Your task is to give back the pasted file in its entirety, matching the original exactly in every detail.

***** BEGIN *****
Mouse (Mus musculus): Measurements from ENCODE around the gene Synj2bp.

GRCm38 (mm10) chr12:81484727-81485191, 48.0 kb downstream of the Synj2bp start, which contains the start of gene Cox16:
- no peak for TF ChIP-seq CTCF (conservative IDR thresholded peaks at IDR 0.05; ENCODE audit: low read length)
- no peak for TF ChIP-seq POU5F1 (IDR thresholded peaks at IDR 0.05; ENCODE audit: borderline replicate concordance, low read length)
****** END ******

Mouse (Mus musculus): Measurements from ENCODE around the gene Synj2bp.

GRCm38 (mm10) chr12:81484727-81485191, 48.0 kb downstream of the Synj2bp start, which contains the start of gene Cox16:
- no peak for TF ChIP-seq CTCF (conservative IDR thresholded peaks at IDR 0.05; ENCODE audit: low read length)
- no peak for TF ChIP-seq POU5F1 (IDR thresholded peaks at IDR 0.05; ENCODE audit: borderline replicate concordance, low read length)